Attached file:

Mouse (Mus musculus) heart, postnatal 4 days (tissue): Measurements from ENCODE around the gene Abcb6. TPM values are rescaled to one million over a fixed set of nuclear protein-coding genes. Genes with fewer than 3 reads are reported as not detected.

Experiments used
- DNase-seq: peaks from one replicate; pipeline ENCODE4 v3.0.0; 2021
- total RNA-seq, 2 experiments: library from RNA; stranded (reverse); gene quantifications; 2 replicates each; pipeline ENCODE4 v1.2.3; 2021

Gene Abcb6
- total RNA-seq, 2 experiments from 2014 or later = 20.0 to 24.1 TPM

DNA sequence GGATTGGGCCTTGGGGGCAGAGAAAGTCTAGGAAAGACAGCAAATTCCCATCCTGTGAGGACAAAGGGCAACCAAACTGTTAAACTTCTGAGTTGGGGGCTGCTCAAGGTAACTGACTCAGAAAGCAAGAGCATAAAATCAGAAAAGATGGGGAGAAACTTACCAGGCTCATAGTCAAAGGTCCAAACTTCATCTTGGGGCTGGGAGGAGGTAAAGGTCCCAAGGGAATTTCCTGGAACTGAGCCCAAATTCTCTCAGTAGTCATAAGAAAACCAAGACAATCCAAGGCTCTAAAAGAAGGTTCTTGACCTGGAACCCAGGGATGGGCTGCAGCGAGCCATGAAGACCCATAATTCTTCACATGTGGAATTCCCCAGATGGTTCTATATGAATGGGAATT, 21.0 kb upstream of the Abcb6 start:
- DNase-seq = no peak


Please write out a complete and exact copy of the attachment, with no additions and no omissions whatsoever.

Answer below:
Mouse (Mus musculus) heart, postnatal 4 days (tissue): Measurements from ENCODE around the gene Abcb6. TPM values are rescaled to one million over a fixed set of nuclear protein-coding genes. Genes with fewer than 3 reads are reported as not detected.

Experiments used
- DNase-seq: peaks from one replicate; pipeline ENCODE4 v3.0.0; 2021
- total RNA-seq, 2 experiments: library from RNA; stranded (reverse); gene quantifications; 2 replicates each; pipeline ENCODE4 v1.2.3; 2021

Gene Abcb6
- total RNA-seq, 2 experiments from 2014 or later = 20.0 to 24.1 TPM

DNA sequence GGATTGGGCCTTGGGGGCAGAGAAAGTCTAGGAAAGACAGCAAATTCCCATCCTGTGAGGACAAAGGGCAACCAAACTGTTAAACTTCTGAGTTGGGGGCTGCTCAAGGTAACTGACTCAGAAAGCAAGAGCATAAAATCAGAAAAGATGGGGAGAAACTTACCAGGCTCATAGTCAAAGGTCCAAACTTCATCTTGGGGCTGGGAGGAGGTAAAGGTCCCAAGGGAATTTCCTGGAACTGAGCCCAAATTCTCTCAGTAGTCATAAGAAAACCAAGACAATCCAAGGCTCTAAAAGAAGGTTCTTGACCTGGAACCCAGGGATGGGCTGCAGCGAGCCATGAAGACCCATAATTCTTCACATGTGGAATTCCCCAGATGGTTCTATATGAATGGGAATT, 21.0 kb upstream of the Abcb6 start:
- DNase-seq = no peak